While CBC has made quite a splash around the nation, President Martin thinks that within the next six months NCBC will be found in every major city in America and will most likely double CBC’s numbers. When asked about NCBC, president of Catholic Beer Club, Derek Roush said, “I don’t like it. It just does not seem like a sustainable model for a club. It is a club founded on absolutely nothing.”

Regardless, many people see Not Catholic Beer Club as a new and exciting way to meet a diverse range of people and to build and deepen friendships. So, if you are looking to make some new friends, look for the next Not Catholic Beer Club near you and check it out for yourself! NCBC will be meeting on exactly the same night as your local Catholic Beer Club events. You can find them at the bar directly across the street.


Disciples and Emojis

Think of the movie, The Sandlot. It is a classic tale of kid lore and childhood memories—revolving mostly around baseball. When the main character, Scotty, makes neighborhood friends the first summer he moves into a new neighborhood, he runs to the sandlot to play baseball (even though he has no idea what he’s doing). When the motley baseball team finds that the ‘Beast’ has Scotty’s dad’s baseball, autographed by Babe Ruth, Benny takes off running through town as a decoy to allow his friends to capture the all-important ball from the Beast’s backyard. In almost any good kid movie, at some point, the plot will depend on one character taking off running because the message they have to deliver deserves a quick pace.

Adults seem to lose this feeling of urgency with age, don’t you think? There’s a laughable, old Geico commercial that illustrates how this looks. When was the last time an adult ran to tell you anything? More than likely, much of the work of conveying emotion is done by emojis—they are quick, efficient and express most of our commonly-experienced emotions. Best of all, we don’t even have to break a sweat.

This is the antithesis of the story from Matthew’s Gospel today. This Easter Monday, we read:

Mary Magdalene and the other Mary went away quickly from the tomb,
fearful yet overjoyed,
and ran to announce the news to his disciples…

Mary Magdalene and the other Mary have just had their worlds rocked at the discovery of the empty tomb and they cannot move fast enough to deliver the message of hope they have received. Who’s to say that in a different time they might have chosen a different means of communication, but some news is best shared, personally—like the fulfillment of our Salvation story in Christ’s rising from the dead.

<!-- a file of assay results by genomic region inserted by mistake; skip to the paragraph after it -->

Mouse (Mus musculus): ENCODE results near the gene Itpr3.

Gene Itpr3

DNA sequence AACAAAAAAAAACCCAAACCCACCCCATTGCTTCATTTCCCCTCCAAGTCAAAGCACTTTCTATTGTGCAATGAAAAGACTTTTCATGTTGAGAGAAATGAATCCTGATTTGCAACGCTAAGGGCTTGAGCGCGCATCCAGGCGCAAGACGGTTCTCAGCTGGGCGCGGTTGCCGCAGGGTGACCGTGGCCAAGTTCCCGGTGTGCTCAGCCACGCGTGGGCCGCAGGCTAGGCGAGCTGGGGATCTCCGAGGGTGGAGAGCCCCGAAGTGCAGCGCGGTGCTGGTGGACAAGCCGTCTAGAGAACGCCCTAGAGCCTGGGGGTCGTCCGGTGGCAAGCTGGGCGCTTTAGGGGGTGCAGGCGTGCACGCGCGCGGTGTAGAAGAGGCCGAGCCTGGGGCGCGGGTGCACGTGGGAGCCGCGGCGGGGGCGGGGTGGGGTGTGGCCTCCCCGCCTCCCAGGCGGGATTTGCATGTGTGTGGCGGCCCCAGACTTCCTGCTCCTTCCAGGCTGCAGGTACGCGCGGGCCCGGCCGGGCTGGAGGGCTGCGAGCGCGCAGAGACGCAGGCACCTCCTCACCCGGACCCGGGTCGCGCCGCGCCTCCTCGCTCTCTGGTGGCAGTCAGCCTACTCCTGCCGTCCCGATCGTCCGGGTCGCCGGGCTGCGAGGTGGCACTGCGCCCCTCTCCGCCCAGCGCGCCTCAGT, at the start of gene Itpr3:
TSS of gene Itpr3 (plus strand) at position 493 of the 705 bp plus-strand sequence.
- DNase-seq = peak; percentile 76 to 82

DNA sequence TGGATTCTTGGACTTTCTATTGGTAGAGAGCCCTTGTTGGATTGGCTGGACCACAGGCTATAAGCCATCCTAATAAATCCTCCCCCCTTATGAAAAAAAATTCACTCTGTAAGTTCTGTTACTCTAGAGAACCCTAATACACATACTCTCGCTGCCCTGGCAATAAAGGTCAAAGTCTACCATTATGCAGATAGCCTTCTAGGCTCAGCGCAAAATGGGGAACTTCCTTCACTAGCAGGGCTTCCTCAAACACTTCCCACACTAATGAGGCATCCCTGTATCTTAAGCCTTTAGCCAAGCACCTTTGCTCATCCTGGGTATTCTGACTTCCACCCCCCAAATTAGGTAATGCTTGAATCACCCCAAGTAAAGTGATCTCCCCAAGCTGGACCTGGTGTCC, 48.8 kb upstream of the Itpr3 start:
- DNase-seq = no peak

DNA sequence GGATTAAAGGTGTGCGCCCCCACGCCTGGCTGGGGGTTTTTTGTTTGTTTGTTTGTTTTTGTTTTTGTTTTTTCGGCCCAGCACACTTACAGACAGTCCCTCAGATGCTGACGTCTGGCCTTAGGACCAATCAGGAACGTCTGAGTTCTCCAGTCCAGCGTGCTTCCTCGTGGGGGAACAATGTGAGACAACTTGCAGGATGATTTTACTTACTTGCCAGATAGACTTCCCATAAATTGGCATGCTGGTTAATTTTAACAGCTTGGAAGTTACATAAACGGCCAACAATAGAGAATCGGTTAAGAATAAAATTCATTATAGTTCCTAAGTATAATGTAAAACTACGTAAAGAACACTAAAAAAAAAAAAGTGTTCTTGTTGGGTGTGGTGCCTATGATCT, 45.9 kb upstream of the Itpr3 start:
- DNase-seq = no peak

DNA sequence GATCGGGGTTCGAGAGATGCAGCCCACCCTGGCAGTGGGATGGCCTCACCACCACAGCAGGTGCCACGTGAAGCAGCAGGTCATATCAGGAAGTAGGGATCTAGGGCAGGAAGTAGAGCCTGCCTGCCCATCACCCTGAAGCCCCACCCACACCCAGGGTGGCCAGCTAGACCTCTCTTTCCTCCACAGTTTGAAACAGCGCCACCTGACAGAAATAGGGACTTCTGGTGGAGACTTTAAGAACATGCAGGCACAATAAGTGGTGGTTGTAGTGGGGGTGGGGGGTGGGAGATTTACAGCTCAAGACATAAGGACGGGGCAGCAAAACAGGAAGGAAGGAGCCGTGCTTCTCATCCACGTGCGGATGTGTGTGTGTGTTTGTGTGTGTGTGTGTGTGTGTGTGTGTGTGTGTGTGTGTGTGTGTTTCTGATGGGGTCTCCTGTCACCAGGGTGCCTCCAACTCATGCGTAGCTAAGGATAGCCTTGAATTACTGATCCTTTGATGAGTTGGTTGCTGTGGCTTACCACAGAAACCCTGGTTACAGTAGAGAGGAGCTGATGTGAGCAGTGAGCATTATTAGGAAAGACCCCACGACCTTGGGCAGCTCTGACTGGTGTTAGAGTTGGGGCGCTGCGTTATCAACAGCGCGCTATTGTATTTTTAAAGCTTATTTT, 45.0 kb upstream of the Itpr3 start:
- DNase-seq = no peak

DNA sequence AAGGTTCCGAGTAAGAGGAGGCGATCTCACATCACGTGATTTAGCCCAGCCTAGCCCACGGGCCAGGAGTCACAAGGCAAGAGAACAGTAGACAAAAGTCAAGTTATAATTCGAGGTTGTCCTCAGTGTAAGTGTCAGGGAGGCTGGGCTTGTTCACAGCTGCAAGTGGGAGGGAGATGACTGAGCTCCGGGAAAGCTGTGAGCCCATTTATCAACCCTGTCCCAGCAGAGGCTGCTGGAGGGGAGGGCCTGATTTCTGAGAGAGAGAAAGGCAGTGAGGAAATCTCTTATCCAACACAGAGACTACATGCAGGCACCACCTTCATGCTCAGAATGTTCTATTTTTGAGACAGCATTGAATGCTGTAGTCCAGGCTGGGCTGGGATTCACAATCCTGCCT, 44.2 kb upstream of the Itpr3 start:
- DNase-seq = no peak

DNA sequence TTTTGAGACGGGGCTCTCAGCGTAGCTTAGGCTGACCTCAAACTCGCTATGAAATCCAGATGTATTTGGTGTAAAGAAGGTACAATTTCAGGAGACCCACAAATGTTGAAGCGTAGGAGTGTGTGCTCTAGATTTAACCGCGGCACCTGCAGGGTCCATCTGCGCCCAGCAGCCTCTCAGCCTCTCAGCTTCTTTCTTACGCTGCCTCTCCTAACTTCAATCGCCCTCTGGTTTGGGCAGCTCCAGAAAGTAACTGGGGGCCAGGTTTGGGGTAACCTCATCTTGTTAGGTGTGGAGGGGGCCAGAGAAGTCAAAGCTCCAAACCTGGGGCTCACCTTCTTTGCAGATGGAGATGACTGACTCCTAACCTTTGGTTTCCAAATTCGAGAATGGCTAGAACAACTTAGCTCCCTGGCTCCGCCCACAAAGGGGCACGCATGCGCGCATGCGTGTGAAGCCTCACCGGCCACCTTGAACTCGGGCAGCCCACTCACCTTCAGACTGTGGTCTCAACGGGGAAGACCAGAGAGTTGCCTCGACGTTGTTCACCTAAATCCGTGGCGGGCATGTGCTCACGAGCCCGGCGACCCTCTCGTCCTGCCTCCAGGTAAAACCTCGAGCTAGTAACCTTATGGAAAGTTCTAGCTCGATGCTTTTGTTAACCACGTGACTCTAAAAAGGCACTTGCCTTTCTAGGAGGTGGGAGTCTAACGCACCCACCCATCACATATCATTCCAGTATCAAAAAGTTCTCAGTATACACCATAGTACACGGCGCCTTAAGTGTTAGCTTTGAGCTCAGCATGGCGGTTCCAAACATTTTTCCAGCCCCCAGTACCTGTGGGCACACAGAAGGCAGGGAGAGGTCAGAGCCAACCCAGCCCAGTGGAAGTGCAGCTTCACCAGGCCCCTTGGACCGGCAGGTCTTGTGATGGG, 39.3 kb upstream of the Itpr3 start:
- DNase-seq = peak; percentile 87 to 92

Certainly we would be quick to find any number of distinguishing characteristics between our own lives and those of the women who find Jesus’ tomb empty. Yet, as an Easter people, the ways in which we re-engage the world after celebrating the Triduum has the capacity to convey the same truth that Mary Magdalene and Mary’s delirious rushing, produced at the time of Christ.

Today might be your first day back at work after the Easter holiday. Perhaps you work in the private sector that gives Easter Monday as a holiday. Either way, the Marys pose an important question to us today:

How am I choosing to share the news of the Resurrection?

Sandlot-style or Geico-style?



Cosmic Loneliness

Eli, Eli, la'ma sabach'-tha'ni
My God, My God, why have you forsaken me? 

These are the words we hear Jesus praying just moments before he gives up his life for our sake and commends his spirit to the hands of the Father.  

Today we begin the Easter Triduum with Holy Thursday. We walk with Jesus through His passion, death, and resurrection. Reflecting on the story of Jesus' passion I was struck by the loneliness of Jesus.

Perhaps I zeroed in on the loneliness of the Passion story because I have been reflecting and pondering loneliness for a few weeks now. I speak with friends who desire marriage but currently experience profound loneliness and wonder if they will ever find someone to marry. I have read through prayer requests of husbands or wives who feel lonely in their marriage. Fellow men discerning the priesthood experience a fear of the possible loneliness of celibacy. All of us experience a sense, at one time or another, that despite our world's "connectedness" we are disconnected. A message can be sent around the world in an instant, and yet in our direct experience, in our relationships and day to day lives, we experience no connection. We are alone and restless. A universal human experience is loneliness, though at different times and to different degrees, none of us can escape the experience.  

We can narrow in on the isolation and loneliness of Jesus during his passion and death and recognize we are not alone in our suffering, Jesus knows it well. In the garden, Jesus went off to pray – and His friends fell asleep. After His arrest – his apostles fled. The crowds who had just welcomed him into Jerusalem as king now called for His crucifixion and the release of Barabbas instead. Finally upon the Cross Jesus cries out, “My God, My God, why have you forsaken me?”

Strangers dismissed him, his friends denied and fled him, and it appeared that God himself had deserted him. Is this not the most profound loneliness possible? In all the cosmos, throughout the entire universe, from all creation seen and unseen, Jesus was alone upon the cross, left to die. Do we not at times feel that strangers abhor us, we have no friends, and even God seems to be absent, and all we can do is await death?

But this is not the end!